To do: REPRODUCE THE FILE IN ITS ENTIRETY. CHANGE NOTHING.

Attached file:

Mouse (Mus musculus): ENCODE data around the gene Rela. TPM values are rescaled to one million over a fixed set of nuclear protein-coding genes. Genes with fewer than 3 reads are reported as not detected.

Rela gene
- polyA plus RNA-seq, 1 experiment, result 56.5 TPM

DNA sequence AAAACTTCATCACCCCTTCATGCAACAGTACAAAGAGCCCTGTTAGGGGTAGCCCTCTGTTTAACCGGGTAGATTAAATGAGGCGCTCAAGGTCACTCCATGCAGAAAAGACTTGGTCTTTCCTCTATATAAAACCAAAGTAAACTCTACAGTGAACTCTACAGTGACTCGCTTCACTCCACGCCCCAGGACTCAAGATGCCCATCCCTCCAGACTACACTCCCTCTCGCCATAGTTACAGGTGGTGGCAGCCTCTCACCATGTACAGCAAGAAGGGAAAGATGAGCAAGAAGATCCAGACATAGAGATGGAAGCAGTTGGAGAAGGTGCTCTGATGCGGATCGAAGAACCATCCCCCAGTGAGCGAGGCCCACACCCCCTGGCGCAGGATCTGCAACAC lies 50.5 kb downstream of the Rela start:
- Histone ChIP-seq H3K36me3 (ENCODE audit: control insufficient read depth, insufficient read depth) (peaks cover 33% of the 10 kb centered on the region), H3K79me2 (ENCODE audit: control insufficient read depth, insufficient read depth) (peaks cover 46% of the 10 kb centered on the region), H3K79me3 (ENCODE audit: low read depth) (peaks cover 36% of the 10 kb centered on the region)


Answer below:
Mouse (Mus musculus): ENCODE data around the gene Rela. TPM values are rescaled to one million over a fixed set of nuclear protein-coding genes. Genes with fewer than 3 reads are reported as not detected.

Rela gene
- polyA plus RNA-seq, 1 experiment, result 56.5 TPM

DNA sequence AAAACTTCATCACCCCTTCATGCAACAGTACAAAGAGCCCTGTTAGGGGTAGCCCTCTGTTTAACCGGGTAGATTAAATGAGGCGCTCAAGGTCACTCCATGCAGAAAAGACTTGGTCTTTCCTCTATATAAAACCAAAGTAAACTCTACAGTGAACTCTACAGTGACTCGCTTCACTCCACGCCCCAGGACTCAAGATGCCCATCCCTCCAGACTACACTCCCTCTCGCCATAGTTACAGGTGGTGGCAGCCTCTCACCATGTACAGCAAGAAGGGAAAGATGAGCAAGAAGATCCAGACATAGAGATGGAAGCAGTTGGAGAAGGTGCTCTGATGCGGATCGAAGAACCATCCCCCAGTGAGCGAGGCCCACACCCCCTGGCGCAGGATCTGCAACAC lies 50.5 kb downstream of the Rela start:
- Histone ChIP-seq H3K36me3 (ENCODE audit: control insufficient read depth, insufficient read depth) (peaks cover 33% of the 10 kb centered on the region), H3K79me2 (ENCODE audit: control insufficient read depth, insufficient read depth) (peaks cover 46% of the 10 kb centered on the region), H3K79me3 (ENCODE audit: low read depth) (peaks cover 36% of the 10 kb centered on the region)